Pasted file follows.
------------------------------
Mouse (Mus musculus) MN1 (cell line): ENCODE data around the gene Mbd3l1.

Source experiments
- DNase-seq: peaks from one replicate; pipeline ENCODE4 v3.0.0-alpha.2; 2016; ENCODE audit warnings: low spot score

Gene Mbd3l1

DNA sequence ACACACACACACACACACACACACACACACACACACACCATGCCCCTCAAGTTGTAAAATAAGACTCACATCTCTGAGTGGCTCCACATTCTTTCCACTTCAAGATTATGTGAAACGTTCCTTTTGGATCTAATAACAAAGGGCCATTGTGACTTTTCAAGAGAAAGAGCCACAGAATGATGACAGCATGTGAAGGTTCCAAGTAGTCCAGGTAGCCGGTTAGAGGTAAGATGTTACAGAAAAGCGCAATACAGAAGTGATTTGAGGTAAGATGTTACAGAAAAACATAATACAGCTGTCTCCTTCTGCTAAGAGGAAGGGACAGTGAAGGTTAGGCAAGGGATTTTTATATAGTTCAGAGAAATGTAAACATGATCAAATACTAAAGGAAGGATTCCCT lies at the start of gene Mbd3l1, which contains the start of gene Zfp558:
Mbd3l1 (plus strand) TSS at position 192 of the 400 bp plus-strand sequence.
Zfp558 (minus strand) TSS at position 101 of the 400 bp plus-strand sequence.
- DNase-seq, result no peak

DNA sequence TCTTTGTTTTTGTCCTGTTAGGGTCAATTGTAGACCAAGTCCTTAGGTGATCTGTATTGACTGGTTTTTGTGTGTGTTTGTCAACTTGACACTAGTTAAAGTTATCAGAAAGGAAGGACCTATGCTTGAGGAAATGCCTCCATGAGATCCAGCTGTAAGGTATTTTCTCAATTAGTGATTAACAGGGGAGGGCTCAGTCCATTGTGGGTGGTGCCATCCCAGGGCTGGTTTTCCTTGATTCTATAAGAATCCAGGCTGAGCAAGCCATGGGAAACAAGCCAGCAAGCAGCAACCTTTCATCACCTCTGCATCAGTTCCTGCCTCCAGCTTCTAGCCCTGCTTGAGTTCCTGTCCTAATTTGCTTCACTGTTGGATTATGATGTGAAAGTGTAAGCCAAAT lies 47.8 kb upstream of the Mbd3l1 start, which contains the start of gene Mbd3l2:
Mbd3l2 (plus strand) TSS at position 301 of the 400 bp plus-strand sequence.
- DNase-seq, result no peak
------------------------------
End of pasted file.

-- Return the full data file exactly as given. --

Mouse (Mus musculus) MN1 (cell line): ENCODE data around the gene Mbd3l1.

Source experiments
- DNase-seq: peaks from one replicate; pipeline ENCODE4 v3.0.0-alpha.2; 2016; ENCODE audit warnings: low spot score

Gene Mbd3l1

DNA sequence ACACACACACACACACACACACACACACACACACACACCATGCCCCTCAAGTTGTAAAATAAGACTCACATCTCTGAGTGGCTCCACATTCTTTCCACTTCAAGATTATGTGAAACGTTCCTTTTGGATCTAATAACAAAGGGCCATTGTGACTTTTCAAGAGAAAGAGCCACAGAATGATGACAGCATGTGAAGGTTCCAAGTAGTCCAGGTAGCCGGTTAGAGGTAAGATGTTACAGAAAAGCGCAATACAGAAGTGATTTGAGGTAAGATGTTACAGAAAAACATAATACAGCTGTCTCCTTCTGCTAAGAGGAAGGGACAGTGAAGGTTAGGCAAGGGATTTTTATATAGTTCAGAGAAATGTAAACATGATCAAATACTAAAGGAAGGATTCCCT lies at the start of gene Mbd3l1, which contains the start of gene Zfp558:
Mbd3l1 (plus strand) TSS at position 192 of the 400 bp plus-strand sequence.
Zfp558 (minus strand) TSS at position 101 of the 400 bp plus-strand sequence.
- DNase-seq, result no peak

DNA sequence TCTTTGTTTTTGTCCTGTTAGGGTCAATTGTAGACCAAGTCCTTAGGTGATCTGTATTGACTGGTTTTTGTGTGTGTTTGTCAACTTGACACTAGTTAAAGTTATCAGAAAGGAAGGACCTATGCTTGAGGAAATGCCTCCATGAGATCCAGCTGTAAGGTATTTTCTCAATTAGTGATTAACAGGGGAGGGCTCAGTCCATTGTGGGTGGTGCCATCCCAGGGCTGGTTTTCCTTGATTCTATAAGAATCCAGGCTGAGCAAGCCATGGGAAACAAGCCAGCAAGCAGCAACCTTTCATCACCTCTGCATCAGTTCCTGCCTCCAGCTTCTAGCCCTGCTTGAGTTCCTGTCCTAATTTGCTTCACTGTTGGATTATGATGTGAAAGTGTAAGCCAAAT lies 47.8 kb upstream of the Mbd3l1 start, which contains the start of gene Mbd3l2:
Mbd3l2 (plus strand) TSS at position 301 of the 400 bp plus-strand sequence.
- DNase-seq, result no peak